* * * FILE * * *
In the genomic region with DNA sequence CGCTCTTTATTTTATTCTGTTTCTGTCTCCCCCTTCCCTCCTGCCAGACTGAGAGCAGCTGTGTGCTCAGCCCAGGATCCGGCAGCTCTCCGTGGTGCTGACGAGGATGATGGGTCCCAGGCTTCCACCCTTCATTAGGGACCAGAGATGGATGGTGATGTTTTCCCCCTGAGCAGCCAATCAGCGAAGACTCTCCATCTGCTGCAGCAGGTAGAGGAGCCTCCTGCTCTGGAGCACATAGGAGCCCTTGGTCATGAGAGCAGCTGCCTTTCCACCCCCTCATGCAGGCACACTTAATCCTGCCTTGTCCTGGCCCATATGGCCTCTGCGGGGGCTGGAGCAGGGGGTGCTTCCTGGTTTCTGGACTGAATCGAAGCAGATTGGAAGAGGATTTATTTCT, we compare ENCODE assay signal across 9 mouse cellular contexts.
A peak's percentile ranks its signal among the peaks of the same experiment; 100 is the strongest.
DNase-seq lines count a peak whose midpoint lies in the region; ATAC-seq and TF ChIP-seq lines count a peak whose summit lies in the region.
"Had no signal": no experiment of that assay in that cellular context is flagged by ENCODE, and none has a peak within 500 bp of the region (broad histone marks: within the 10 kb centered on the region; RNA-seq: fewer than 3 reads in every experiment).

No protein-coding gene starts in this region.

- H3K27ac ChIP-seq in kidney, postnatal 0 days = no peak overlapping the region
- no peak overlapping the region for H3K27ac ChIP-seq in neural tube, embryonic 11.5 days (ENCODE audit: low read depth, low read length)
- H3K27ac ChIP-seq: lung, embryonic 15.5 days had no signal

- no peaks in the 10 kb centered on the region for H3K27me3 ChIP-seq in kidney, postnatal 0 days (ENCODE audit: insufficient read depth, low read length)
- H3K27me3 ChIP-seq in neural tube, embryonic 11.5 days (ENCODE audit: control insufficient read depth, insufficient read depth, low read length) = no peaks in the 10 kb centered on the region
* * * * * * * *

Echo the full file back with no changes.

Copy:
In the genomic region with DNA sequence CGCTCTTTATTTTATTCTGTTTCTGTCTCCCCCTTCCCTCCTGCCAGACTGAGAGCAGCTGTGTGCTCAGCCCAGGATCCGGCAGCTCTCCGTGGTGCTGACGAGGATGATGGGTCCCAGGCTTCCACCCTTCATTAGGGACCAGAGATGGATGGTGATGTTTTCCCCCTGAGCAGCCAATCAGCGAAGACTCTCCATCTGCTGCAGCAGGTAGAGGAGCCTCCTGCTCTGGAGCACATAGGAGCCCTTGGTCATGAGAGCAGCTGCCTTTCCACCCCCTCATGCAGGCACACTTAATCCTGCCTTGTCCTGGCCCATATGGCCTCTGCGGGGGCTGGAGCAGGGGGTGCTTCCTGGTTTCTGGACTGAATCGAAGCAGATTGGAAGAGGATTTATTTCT, we compare ENCODE assay signal across 9 mouse cellular contexts.
A peak's percentile ranks its signal among the peaks of the same experiment; 100 is the strongest.
DNase-seq lines count a peak whose midpoint lies in the region; ATAC-seq and TF ChIP-seq lines count a peak whose summit lies in the region.
"Had no signal": no experiment of that assay in that cellular context is flagged by ENCODE, and none has a peak within 500 bp of the region (broad histone marks: within the 10 kb centered on the region; RNA-seq: fewer than 3 reads in every experiment).

No protein-coding gene starts in this region.

- H3K27ac ChIP-seq in kidney, postnatal 0 days = no peak overlapping the region
- no peak overlapping the region for H3K27ac ChIP-seq in neural tube, embryonic 11.5 days (ENCODE audit: low read depth, low read length)
- H3K27ac ChIP-seq: lung, embryonic 15.5 days had no signal

- no peaks in the 10 kb centered on the region for H3K27me3 ChIP-seq in kidney, postnatal 0 days (ENCODE audit: insufficient read depth, low read length)
- H3K27me3 ChIP-seq in neural tube, embryonic 11.5 days (ENCODE audit: control insufficient read depth, insufficient read depth, low read length) = no peaks in the 10 kb centered on the region